Amazon iframe

Sunday, June 17, 2007

Vermont: Cycling safety 101

Image of bicyclist on the Burlington Bikeway in VermontFrom the Rutland Herald, 06.17.07:

A common complaint of new or infrequent road cyclists and commuters is that they feel exposed and squeezed by auto traffic. In the absence of an extensive system of bike paths and lanes, sharing the road is something that we all have to get used to. That means mastering the fear of auto traffic, and knowing how to ride safely and predictably as it flows around you.

Fortunately it's easy, though it may not seem to be at first. There are times when the real dangers of bicycle commuting become all too evident, most often when you are first starting out, and not yet desensitized to being among a bunch of 3,000-pound projectiles with nothing but a piece of foam on your head to protect you. In the worst cases, an afternoon ride down a country road can begin to feel like a game of Russian Roulette.

More bike lanes would be nice, but how can we justify them without an already healthy flow of bike traffic in the first place? You don't have to be a victim of fear, constrained to closed paths and driving your bikes to the place where you can ride them. Once we all become comfortable riding on the road, the inevitable expansion of bike paths and lanes will be icing on the cake. (Read more.)
This article by a bicycle mechanic and racer in Montpelier, Vermont features the standard useful advice of vehicular bicycling: be visible, be predictable, pay attention, wear a helmet. It concludes with a reprise of the bike advocacy "chicken or egg" question: Does an abundance of bicyclists create demand for bike lanes; or do bike lanes create an abundance of bicyclists? (*In this case "bike lanes" means "bicycling infrastructure" including lanes, paths, routes, etc.)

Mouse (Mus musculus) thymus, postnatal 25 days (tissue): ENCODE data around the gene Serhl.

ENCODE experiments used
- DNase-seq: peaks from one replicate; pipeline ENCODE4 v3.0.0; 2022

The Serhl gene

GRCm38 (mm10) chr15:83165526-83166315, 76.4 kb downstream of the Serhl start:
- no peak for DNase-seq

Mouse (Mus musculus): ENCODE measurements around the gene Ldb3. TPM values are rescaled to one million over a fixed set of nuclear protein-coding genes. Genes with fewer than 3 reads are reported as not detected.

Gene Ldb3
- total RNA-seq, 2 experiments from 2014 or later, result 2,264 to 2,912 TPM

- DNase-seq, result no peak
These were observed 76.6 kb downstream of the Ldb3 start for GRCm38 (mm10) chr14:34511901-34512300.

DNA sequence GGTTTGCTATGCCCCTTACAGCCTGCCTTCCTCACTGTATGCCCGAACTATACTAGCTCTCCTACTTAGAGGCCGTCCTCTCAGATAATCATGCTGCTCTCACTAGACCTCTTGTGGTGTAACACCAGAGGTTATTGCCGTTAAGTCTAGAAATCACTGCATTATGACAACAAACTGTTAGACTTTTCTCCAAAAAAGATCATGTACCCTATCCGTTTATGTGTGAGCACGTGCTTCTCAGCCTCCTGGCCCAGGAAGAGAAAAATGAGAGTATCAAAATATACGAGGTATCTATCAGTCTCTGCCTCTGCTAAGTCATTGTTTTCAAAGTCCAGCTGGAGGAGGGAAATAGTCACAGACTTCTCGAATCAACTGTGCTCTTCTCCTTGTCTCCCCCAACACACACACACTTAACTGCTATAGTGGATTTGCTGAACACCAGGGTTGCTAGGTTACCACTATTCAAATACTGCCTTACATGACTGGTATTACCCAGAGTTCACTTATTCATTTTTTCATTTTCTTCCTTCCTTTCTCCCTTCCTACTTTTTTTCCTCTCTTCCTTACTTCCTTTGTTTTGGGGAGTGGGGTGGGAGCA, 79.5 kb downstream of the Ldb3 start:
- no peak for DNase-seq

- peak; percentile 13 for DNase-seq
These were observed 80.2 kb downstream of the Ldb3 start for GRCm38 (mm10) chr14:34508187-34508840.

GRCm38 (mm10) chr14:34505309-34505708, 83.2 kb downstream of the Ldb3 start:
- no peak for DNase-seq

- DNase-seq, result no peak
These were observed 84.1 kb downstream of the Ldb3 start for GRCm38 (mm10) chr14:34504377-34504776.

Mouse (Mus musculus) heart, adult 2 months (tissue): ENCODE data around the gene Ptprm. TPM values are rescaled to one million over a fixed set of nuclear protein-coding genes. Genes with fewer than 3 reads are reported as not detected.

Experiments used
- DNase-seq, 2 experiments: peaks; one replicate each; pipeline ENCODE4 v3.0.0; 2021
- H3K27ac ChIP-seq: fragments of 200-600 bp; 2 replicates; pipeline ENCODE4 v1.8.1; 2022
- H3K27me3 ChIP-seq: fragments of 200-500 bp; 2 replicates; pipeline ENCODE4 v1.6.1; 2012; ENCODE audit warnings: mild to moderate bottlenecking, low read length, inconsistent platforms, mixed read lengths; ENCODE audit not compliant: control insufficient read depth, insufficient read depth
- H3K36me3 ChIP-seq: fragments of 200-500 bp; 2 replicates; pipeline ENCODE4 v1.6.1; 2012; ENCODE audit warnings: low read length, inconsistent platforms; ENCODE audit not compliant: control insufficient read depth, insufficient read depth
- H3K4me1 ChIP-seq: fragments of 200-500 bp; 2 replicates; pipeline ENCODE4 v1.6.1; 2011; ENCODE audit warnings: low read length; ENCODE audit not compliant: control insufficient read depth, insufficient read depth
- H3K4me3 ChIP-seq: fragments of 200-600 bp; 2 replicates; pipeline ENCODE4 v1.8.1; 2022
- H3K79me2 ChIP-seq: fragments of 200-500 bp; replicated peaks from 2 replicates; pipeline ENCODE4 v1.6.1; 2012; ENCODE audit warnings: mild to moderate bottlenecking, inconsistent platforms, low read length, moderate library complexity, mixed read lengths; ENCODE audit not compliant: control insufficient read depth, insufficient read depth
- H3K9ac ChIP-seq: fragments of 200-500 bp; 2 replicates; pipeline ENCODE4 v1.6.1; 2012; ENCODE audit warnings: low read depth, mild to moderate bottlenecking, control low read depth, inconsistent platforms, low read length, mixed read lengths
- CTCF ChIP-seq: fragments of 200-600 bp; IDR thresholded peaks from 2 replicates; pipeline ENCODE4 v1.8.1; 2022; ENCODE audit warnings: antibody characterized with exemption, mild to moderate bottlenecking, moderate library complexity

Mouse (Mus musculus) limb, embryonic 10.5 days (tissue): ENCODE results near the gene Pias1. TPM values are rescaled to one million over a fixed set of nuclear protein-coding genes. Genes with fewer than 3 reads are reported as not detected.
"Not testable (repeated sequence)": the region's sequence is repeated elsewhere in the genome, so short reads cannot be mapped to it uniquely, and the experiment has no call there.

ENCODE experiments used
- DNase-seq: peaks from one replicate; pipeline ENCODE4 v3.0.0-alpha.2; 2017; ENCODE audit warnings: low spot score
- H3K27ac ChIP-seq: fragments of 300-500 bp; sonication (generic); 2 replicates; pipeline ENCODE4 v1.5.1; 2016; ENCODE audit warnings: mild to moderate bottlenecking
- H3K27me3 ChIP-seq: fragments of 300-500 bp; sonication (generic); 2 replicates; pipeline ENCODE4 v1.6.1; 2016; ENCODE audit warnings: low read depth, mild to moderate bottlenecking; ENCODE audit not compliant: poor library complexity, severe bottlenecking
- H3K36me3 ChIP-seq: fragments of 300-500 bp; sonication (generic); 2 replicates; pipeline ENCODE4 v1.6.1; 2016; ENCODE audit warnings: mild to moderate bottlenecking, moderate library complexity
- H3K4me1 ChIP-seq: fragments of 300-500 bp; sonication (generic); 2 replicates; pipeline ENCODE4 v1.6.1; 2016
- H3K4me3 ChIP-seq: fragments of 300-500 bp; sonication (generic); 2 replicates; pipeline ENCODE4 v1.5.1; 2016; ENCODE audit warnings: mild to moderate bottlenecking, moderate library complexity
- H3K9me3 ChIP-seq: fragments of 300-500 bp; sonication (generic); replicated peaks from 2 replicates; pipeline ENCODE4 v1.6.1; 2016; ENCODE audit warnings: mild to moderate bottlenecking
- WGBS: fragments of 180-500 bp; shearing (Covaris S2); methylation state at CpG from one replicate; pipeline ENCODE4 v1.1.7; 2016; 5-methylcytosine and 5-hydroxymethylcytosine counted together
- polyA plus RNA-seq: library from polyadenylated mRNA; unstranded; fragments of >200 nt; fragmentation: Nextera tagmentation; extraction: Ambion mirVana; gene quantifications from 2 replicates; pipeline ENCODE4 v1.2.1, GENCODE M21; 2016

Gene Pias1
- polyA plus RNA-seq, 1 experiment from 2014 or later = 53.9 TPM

As may be obvious to readers of this blog, I believe it's the latter, based on my experiences in San Francisco and Davis, where infrastructural enhancements have encouraged greater use of bicycles for transportation. As legendary septuagenarian cycling advocate Ellen Fletcher paraphrases "Field of Dreams": If you build it, they will come. And bike lanes are never "inevitable"; improvements for bicycling require advocacy.

What do you think? Do bicyclists create bike lanes, or do bike lanes create bicyclists?

Image: Web capture. Bicyclist on the Burlington Bikeway in Vermont.
Visit: Paul Dorn's Bike Commuting Tips Site


Anonymous said...

It's important to realize the "chicken and egg" isn't a paradox if you believe in evolution. Some chicken-precursor laid eggs that spawned something more chicken like, which in turn spawned more-chickeny eggs, and so forth. Had we held out on eggs before a perfect chicken, or held out on hatching until the eggs were modern, we'd have nothing. That's why the most adamant, "no compromise" stances usually turn stagnant. The SFBC does a great job of taking baby steps forward, and using them to hatch a few more cyclists, in a permanent cycle (no pun intended.) So demand creates improvements, and improvement increases use -- exactly two sides of the same coin.

clark said...

bike lanes have appeared here lately i suspect mainly because one of the project managers on a lot of the municipal road improvements is a bicycle commuter himself. and also because the average citizen is getting more used to seeing bikes, and because drivers don't want them on the roads and pedestrians don't want them on the sidewalks, bike lanes seem logical.